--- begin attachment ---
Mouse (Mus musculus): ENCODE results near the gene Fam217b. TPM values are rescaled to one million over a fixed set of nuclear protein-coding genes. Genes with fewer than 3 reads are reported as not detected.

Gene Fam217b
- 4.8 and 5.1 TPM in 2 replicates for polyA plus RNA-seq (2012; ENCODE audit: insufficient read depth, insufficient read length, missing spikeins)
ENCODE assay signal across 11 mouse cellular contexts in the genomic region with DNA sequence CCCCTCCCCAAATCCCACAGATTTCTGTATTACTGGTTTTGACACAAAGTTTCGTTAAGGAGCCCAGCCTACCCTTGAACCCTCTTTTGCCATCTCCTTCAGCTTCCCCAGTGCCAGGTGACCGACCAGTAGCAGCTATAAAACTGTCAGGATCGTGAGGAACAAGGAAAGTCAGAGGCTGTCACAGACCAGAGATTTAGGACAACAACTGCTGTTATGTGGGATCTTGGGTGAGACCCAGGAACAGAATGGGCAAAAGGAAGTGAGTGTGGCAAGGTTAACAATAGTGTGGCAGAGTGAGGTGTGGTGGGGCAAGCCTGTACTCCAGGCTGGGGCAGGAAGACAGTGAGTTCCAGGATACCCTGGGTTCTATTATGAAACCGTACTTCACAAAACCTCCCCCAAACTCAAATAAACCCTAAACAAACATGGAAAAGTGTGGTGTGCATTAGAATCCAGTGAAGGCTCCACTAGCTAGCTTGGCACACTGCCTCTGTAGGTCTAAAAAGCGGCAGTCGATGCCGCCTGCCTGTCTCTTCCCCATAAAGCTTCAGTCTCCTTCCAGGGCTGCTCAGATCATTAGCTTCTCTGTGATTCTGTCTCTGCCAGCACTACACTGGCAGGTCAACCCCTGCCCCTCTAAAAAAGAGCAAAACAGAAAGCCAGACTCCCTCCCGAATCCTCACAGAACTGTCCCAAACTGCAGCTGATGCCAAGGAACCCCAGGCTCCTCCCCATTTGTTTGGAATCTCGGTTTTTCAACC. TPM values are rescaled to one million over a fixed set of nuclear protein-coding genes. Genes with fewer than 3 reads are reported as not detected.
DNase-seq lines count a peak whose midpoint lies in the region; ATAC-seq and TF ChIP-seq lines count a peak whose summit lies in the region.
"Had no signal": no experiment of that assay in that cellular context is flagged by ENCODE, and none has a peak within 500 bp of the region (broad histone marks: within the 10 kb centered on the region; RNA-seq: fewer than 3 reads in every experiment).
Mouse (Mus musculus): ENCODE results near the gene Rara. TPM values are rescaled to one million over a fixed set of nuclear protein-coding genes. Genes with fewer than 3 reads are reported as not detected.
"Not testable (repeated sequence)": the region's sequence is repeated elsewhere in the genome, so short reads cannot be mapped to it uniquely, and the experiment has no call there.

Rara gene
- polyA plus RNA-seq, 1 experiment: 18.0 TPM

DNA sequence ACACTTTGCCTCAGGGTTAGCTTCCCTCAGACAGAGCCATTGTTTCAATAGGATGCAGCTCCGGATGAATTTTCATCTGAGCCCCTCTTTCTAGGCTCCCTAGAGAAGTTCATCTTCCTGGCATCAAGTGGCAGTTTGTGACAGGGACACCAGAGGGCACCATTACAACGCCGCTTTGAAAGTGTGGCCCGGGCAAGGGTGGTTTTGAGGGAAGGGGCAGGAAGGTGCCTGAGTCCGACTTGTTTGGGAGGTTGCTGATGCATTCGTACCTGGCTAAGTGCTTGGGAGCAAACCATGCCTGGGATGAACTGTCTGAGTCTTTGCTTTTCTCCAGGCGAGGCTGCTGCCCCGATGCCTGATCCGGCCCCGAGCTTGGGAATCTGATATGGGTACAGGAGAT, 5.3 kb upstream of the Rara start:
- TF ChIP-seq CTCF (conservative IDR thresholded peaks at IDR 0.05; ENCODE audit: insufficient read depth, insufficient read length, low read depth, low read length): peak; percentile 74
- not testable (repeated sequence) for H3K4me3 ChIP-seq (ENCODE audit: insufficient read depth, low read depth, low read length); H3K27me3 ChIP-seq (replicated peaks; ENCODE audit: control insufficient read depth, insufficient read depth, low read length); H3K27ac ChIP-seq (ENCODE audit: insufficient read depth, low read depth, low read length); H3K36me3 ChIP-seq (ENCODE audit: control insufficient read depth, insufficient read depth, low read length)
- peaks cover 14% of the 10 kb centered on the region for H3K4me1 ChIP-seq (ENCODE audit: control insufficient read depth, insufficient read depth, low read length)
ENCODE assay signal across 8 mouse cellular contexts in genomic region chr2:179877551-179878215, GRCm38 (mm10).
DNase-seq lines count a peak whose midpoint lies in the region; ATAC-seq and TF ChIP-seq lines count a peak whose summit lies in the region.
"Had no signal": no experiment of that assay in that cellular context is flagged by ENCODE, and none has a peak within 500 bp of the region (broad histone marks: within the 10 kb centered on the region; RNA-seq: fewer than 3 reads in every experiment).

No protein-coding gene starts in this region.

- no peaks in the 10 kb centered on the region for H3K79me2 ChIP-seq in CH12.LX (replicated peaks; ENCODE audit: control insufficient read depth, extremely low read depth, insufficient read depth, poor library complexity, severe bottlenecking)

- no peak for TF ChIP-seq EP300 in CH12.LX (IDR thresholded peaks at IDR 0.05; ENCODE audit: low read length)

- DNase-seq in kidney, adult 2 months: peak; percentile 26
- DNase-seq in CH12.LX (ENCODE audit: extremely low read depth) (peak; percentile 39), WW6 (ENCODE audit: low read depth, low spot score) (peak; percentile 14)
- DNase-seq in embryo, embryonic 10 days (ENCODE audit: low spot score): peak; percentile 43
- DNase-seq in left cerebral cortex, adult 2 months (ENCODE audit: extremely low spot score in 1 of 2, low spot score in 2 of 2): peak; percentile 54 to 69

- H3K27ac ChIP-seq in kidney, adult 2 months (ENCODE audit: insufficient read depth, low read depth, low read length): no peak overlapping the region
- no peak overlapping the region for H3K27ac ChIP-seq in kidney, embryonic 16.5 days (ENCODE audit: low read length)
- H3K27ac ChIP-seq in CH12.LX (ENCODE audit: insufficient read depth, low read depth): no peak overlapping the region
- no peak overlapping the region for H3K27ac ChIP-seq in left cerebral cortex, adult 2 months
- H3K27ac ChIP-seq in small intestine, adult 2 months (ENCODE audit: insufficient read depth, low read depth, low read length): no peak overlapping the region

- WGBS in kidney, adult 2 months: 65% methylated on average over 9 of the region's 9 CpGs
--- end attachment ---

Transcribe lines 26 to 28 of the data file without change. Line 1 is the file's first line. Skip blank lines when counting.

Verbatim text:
- no peak overlapping the region for H3K27ac ChIP-seq in kidney, embryonic 16.5 days (ENCODE audit: low read length)
- H3K27ac ChIP-seq in CH12.LX (ENCODE audit: insufficient read depth, low read depth): no peak overlapping the region
- no peak overlapping the region for H3K27ac ChIP-seq in left cerebral cortex, adult 2 months